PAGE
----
Fred Neil's first album for Elektra, 1964's Tear Down the Walls, had established him as a folk-blues troubadour unmatched in his appetite for eclecticism. That album had been done as a part of a duo with the more conventional folk singer Vince Martin, their partnership ending before a planned live follow-up LP at the Bitter End in Greenwich Village could be realized. Bleecker and MacDougal, released in May 1965, gave Neil more room to spread his wings. Where half of Tear Down the Walls had been folk covers, now Fred could write virtually all of the material. He could also take all the vocal leads, which he'd only occasionally been able to do on Tear Down the Walls, where he had often harmonized with Martin (who took the occasional lead vocal of his own on that LP).

As on the prior record, session men John Sebastian (on harmonica) and Felix Pappalardi (on bass) would be vital to fleshing out Neil's songs with arrangements unusually deep and powerfully rhythmic for folk albums of the period. On Bleecker and MacDougal, they were augmented by Pete Childs on second guitar and dobro, as well as Douglas Hatelid (the real name of the Modern Folk Quartet's Chip Douglas) on bass. On top of all that, some of the guitar was electric, though applied with sparse dabs. No one may have realized it, but in the process they were helping to forge an entirely new direction in contemporary music, folk-rock.

"The Vince and Fred music was more related to commercial folk music, just by virtue of what you have when you put two singers and two guitarists together," says Sebastian. "Once Fred was sort of on his own on a record, what would naturally come out would be more of the Southern musical hybrid. Whether he was doing it consciously or not, I can't say.

"Whatever we were calling it, it definitely had the qualities of rock'n'roll. But the styles were always just this side of rock'n'roll. He was a great rhythm guitarist, but he had very little inclination to use an electric. I think that was a wise choice, because that twelve-string [had] a certain kind of a propulsion you probably couldn't get out of an electric instrument. He had no objection to anybody playing an electric guitar accompanying him, but there are certainly both acoustic and electric guitarists accompanying him in the various recordings, including the [post-Elektra] Capitol stuff." (Which, incidentally, is found on yet another batch of Neil material reissued by Collectors' Choice, The Many Sides of Fred Neil.)

Neil summoned an extraordinarily strong set of material for Bleecker and MacDougal, rivaled only by his first Capitol album, Fred Neil, in consistently high quality. Fred had by this time perfected the unique persona of the bemused folk-bluesman. His sumptuous low voice sounded as lived-in as an all-night diner on the corner of Bleecker and MacDougal, the epicenter of the Greenwich Village folk scene, where he posed for the cover's memorable nighttime shot. That cover could have been the illustration for the opening lyric of the title cut that kicked off the album, where Neil found himself "standing on the corner of Bleecker and MacDougal, wondering which way to go." Unlike many a bluesman, however, Neil was not so much outraged or discouraged by life's setbacks as cheerily resigned to them. He was just a country boy, it seemed, bending with the hard knocks that a big city such as New York was bound to deliver. Either he could retreat to his woman in Coconut Grove in Southern Florida when the Village got too much, as he did on "Bleecker and MacDougal," or he could find contentment in a more philosophical, psychological space.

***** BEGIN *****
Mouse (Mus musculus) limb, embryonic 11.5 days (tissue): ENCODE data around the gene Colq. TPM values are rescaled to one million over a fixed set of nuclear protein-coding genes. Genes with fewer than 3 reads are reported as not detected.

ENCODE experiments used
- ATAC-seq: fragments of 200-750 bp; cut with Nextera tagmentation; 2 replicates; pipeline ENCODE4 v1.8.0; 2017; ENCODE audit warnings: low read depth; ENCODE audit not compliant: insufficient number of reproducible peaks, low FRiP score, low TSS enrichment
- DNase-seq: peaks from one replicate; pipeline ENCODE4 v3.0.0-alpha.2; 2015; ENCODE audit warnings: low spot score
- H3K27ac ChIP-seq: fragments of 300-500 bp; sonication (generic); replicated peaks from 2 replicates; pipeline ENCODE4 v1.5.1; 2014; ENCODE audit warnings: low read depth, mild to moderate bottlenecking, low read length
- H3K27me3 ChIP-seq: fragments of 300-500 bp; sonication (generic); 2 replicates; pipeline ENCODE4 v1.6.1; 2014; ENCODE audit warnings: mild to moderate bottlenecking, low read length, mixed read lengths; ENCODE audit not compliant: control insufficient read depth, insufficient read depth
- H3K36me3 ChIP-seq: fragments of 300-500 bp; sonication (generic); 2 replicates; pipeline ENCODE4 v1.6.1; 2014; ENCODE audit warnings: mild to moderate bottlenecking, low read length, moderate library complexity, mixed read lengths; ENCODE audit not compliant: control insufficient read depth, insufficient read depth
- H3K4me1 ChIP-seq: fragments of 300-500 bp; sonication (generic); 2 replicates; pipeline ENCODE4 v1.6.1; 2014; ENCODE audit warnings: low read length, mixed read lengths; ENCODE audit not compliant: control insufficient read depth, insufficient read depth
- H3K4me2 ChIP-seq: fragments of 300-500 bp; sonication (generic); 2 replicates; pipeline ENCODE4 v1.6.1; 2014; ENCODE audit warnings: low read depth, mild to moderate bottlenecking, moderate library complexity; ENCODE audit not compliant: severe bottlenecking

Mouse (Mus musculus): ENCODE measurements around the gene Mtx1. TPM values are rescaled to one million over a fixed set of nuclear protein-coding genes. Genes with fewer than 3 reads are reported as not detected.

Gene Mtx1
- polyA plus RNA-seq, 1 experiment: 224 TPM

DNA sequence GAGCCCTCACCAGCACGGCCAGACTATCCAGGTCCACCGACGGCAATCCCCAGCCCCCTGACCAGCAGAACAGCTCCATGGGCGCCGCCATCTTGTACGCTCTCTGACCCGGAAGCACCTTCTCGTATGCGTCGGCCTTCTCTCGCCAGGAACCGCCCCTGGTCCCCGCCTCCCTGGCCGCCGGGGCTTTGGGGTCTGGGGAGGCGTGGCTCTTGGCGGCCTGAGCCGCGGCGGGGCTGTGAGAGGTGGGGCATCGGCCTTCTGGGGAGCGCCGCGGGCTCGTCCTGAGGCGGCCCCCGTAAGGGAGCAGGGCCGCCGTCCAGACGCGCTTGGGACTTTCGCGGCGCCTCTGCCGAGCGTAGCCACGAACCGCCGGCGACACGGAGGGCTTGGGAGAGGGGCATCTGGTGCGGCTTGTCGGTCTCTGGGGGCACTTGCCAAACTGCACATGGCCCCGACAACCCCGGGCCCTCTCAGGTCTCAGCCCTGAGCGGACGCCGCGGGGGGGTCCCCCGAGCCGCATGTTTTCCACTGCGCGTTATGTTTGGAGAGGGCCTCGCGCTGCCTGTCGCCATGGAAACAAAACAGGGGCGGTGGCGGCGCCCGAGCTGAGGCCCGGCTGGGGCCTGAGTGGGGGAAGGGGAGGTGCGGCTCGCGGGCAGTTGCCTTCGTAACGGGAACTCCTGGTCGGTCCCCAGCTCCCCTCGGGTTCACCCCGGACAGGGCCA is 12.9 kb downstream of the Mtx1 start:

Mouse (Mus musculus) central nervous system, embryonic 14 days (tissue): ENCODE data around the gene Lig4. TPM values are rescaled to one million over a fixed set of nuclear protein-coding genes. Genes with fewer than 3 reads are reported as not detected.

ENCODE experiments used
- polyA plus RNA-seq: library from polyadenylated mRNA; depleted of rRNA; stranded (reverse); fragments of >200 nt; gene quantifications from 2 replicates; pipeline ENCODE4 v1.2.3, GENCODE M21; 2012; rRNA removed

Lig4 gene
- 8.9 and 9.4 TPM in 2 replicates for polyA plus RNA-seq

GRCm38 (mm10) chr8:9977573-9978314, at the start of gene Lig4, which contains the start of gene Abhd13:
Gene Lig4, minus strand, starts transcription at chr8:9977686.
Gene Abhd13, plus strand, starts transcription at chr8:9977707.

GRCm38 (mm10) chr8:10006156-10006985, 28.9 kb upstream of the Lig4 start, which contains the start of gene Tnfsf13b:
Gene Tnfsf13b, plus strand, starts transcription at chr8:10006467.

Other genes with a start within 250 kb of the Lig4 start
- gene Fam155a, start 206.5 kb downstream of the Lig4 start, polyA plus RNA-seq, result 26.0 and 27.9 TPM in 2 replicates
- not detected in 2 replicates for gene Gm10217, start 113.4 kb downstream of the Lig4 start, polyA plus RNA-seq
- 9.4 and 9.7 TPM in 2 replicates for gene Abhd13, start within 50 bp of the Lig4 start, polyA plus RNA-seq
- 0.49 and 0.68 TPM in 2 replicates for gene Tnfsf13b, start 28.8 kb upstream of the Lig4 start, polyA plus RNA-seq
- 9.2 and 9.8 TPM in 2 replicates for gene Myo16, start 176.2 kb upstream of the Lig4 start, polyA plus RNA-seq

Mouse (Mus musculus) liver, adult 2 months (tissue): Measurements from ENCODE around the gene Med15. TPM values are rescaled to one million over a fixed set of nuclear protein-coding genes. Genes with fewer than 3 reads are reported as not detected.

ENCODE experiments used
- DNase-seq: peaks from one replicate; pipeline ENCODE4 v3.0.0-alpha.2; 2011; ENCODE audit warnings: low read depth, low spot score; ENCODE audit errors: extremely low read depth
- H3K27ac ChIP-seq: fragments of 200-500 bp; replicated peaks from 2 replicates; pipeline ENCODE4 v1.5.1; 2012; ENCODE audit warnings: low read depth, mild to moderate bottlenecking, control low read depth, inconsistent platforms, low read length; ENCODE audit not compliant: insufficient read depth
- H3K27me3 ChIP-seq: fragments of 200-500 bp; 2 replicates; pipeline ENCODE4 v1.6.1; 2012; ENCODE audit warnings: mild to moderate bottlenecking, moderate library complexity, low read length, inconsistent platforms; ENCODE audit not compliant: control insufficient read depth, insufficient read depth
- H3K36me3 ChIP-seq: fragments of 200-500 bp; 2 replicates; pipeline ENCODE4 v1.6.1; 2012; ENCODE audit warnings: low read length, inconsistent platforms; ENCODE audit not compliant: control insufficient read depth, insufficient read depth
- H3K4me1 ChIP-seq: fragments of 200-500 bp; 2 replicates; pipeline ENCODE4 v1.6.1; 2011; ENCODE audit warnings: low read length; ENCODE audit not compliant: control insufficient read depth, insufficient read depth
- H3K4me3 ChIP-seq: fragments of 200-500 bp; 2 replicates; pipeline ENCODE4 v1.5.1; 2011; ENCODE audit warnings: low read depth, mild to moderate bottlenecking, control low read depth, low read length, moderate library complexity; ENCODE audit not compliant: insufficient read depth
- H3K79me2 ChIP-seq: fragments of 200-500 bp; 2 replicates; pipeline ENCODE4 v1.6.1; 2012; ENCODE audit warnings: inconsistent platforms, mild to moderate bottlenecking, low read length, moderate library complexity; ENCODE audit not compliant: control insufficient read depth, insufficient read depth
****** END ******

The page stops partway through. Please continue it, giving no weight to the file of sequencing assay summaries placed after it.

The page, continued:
Nowhere were those ethos evoked more effectively than in the record's most famous song, "Other Side of This Life." Neil's most famous composition other than "Everybody's Talking," it attracted cover versions by Peter, Paul & Mary, the Lovin' Spoonful, the Youngbloods, and, most famously, the Jefferson Airplane, who made it a centerpiece of their live concerts. Also covered to good effect was the record's most delicate, melodic cut, "Little Bit of Rain," with its watery reverberating guitar. Linda Ronstadt sang it on the 1967 debut album by the Stone Poneys, and it was also recorded, albeit in an unreleased version, by top British folk-rock singer Sandy Denny.

Other highlights of the record included "Blues on the Ceiling," where Neil's blues were at their weariest and most fatalistic, though somehow they never quite made either him or the listener downright depressed. "Candy Man" reworked a song had originally been done as a B-side for Roy Orbison's "Crying," though Orbison managed to get his interpretation into the Top Thirty under its own steam. "Mississippi Train" rocked harder than anything else on what was still for the most part an acoustic record, showing he could convincingly handle uptempo blues as well as the more downbeat folk-blues he usually favored. So did "Country Boy," another tune that reinforced his image as a man ill at ease in the big bad city.